JICA commented as follows:
“The Tsetsii Wind Farm project in Mongolia marks JICA’s first dollar-denominated project finance debt transaction through its Private Sector Investment Finance scheme in the renewable energy field. This project is also the first co-financing arrangement with EBRD. The project is consistent with the ‘Partnership for Quality Infrastructure’ being promoted by the Japanese government with due consideration on life cycle costs, environmental and social sustainability, and contribution to the local society andeconomy .

JICA has been supporting the power sector in Mongolia, especially Ulaanbaatar Thermal Power Plant No.4. JICA intends to continue providing support to the power sector in Mongolia for stable socioeconomic growth.

Going forward, JICA will coordinate with governments and international agencies toward socioeconomic development in developing countries and regions, promoting ‘quality infrastructure financing’ and responding to climate change.”

Philip Bennett, EBRD's First Vice President and Chief Operating Officer, said:
“We are delighted to mark the tenth anniversary of our operations in Mongolia today by singing the financing for our second wind farm in the country. We are pleased to cooperate in this transaction not only with our long established partner Newcom, but also with our new partners JICA and the SoftBank Group. This signing today builds on eight years of sustained work with the Mongolian authorities to help them put in place the regulatory framework that allows them to harness Mongolia's huge renewable resources. Of the EUR 1.4 billion we have invested in the Mongolian private sector in the last 10 years, the Salkhit and the Tsetsii wind farms are amongst the projects we are most proud of."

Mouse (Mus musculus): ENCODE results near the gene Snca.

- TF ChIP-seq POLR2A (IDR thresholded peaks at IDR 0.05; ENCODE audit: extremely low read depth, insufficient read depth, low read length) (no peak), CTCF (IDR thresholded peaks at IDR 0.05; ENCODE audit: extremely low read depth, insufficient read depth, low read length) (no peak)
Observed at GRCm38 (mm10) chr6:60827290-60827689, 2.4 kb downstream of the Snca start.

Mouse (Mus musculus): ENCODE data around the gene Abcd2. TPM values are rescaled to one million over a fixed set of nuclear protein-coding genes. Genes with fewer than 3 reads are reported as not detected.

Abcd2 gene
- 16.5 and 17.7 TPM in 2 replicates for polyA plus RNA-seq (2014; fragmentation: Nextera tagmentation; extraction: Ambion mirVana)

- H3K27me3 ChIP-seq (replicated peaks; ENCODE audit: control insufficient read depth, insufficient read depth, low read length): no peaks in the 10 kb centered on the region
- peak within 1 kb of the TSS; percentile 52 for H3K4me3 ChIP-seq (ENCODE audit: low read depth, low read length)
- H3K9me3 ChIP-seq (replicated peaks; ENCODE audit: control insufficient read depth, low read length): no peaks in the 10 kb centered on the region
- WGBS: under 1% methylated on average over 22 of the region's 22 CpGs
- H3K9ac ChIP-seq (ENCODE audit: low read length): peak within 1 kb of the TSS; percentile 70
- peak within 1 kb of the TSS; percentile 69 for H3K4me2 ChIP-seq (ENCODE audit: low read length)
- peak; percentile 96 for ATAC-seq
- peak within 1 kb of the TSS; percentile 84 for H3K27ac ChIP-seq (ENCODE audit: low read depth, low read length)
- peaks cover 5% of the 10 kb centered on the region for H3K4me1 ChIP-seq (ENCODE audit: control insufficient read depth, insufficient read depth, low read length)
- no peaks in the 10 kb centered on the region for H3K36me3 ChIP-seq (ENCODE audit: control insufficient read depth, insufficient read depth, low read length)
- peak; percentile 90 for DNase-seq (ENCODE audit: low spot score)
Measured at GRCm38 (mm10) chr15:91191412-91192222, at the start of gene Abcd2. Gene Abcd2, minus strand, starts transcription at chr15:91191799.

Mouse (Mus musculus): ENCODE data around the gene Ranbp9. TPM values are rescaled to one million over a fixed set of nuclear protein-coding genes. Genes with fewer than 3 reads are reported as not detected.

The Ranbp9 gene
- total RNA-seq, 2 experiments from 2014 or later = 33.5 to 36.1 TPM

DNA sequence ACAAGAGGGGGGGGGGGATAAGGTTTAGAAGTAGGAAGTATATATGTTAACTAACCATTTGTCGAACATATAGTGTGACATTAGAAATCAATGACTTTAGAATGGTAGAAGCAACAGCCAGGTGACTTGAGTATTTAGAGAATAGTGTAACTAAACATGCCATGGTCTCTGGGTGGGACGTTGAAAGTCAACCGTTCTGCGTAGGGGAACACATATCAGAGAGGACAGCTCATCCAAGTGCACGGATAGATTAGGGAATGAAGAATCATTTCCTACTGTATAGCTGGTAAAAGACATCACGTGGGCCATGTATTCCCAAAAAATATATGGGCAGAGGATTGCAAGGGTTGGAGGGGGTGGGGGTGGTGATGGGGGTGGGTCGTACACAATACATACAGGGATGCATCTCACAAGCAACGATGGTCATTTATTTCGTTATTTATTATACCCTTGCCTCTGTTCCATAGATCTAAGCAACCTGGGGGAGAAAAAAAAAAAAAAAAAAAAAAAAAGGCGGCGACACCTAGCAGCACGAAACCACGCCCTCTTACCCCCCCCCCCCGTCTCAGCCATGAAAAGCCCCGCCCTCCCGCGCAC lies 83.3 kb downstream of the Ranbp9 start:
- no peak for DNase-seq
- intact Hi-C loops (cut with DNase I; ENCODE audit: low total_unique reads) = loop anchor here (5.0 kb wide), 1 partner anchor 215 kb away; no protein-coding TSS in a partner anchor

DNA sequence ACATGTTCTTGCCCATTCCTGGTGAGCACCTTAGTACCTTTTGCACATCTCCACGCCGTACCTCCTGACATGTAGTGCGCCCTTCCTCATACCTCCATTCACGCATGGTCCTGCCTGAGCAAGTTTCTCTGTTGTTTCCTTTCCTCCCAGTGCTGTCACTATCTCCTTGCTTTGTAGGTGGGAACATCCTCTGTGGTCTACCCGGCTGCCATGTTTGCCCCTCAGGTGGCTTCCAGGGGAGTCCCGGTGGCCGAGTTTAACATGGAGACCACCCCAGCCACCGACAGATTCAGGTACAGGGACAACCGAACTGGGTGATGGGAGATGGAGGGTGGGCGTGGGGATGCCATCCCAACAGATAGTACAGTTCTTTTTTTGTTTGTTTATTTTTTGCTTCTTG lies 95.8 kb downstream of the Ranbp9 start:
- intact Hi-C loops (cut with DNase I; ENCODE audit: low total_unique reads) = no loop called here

SB Energy, Newcom, JICA, and EBRD will work to contribute to Mongolia’s renewable energy business development and power infrastructure system enhancement.

About Clean Energy Asia LLC
Clean Energy Asia LLC (CEA) was established in 2012 as a joint venture between Newcom LLC and SB Energy Corp., the renewable energy arm of the SoftBank Group.

About SB Energy Corp.
SB Energy is a subsidiary of SoftBank Group Corp. and one of the leading renewable energy companies in Japan. As of September 2016, it had over 308.6MW of power in operation with 26 plants (equivalent power needed to supply approximately 96,000 households). SB Energy is aiming to spread and expand the adoption of renewable energy derived from natural sources, such as large scale solar power generation (Mega Solar) and wind power generation.

About Newcom LLC
Newcom is a Mongolian clean technology and infrastructure investor committed to bringing global expertise and innovation to Mongolia. Newcom Group has a diverse portfolio of investments across telecommunication, information technology, financial services, renewable energy, real estate and mining services sectors. The company operates Mongolia’s first wind farm, with capacity of 50 MW and located 70km from Ulaanbaatar city and is in the process of constructing the 450 MW combined heat and power plant #5 as part of an international consortium awarded the concession agreement by the government. The company’s headquarters are in Ulaanbaatar, Mongolia. For more information, please refer to the link below.
About the Japan International Cooperation Agency (JICA)
JICA assists and supports developing countries at the executing agency of Japan’s ODA (Official Development Assistance). In accordance with its vision of “Inclusive and Dynamic Development,” JICA supports the resolution of issues of developing countries by using the most suitable tools of various assistance methods and a combined regional-, country- and issue-oriented approach.